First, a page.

| 14.3°C Dublin

Irish musician Robert Grace has turned a viral TikTok frog sound into a catchy tune


Irish musician Robert Grace turns a frog into TikTok sensation

The Kilkenny singer-songwriter has risen to fame on the video-sharing app, amassing an impressive 1.2million followers, and has released a song from one of his viral clips.

TikTok users have been remixing the frog sound in many different ways, but Robert gave it a catchy twist leading to him gaining six million views on the short video.

The musician said he originally just did it for a bit of fun but after receiving an abundance of requests to release it as a song he did just that last Thursday.

"It went mental so we decided on Monday to release it and then we released it on Thursday,” he told Independent.ie.

"I just saw people using that frog sound and playing music over it or something like that, thats how I got the idea.

"So I thought I could make something cool because no one had done it the way I had yet so I took advantage of coming at it from a new direction.”

Robert said it only took him two hours to put the video together, and couldn’t believe the positive reaction as he was just having a bit of fun.

“It was mad, it was just one of those things that happened. I didn’t know if it was good, I thought it was kind of cool alright but I didn’t expect to get the reaction that it got,” he said.

The song is called No Hope (The Frog Song) and can be streamed on iTunes and Spotify. The musician has used TikTok to his advantage, and since only beginning to upload videos last May bagged himself a record deal with Sony Music.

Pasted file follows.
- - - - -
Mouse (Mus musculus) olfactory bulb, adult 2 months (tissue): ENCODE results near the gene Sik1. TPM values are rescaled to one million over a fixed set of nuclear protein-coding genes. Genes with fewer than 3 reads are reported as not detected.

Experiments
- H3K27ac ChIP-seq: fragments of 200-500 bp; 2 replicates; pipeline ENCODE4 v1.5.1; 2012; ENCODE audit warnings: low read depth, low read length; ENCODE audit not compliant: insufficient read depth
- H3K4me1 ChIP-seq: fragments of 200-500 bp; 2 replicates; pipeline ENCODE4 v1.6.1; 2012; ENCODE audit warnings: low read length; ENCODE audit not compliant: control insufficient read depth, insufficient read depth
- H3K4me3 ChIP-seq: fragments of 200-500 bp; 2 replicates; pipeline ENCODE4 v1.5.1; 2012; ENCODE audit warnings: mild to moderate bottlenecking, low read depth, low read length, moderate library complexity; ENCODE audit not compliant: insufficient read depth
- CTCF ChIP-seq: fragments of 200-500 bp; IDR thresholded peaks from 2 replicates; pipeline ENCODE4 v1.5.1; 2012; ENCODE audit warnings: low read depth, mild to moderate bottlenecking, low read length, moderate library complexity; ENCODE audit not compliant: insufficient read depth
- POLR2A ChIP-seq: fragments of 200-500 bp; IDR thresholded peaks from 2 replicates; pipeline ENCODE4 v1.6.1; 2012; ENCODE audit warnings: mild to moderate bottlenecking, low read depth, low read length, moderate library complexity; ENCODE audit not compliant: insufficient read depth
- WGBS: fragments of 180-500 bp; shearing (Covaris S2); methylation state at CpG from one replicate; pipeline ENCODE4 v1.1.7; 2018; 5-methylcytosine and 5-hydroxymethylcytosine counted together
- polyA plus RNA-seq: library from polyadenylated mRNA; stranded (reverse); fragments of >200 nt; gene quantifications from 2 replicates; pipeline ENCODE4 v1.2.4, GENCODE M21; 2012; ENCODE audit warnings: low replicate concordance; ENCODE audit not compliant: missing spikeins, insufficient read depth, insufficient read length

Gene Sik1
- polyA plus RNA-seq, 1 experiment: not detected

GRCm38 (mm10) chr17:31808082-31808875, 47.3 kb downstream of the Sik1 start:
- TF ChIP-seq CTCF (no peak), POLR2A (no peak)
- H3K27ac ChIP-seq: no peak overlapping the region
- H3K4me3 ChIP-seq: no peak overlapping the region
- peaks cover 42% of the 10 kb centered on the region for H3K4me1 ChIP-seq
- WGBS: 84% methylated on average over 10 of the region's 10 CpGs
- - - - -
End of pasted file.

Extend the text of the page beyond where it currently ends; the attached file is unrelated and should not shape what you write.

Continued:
In August his single Fake Fine entered the Irish charts and has amassed over eight million streams on Spotify.

The song speaks for how many people are feeling throughout the pandemic and references things that were popular through lockdown like Carol Baskin from Tiger King.

The Kilkenny singer said unlike many others he’s been really lucky this past year, and that TikTok gave him a routine and a place to unleash his creativity.

e"I properly started using (TikTok) at the start of May last year, that’s when I started taking it seriously and uploading regularly and luckily things went well,” he said.

"I started it to keep to a bit of a routine. I would get up every day and do a TikTok.

"When I started it would take me four or five hours to do one video at the start, I don’t have the luxury of that time so usually what I do now is fairly quick.

“I was lucky that it went well for me, it definitely was something that kept me going through lockdown and then I built my way up.

“I think I was one of the lucky ones... I actually had a pretty good lockdown I suppose.”

Listen to the full track here : https://robertgrace.lnk.to/NoHope

Most Watched Videos

Privacy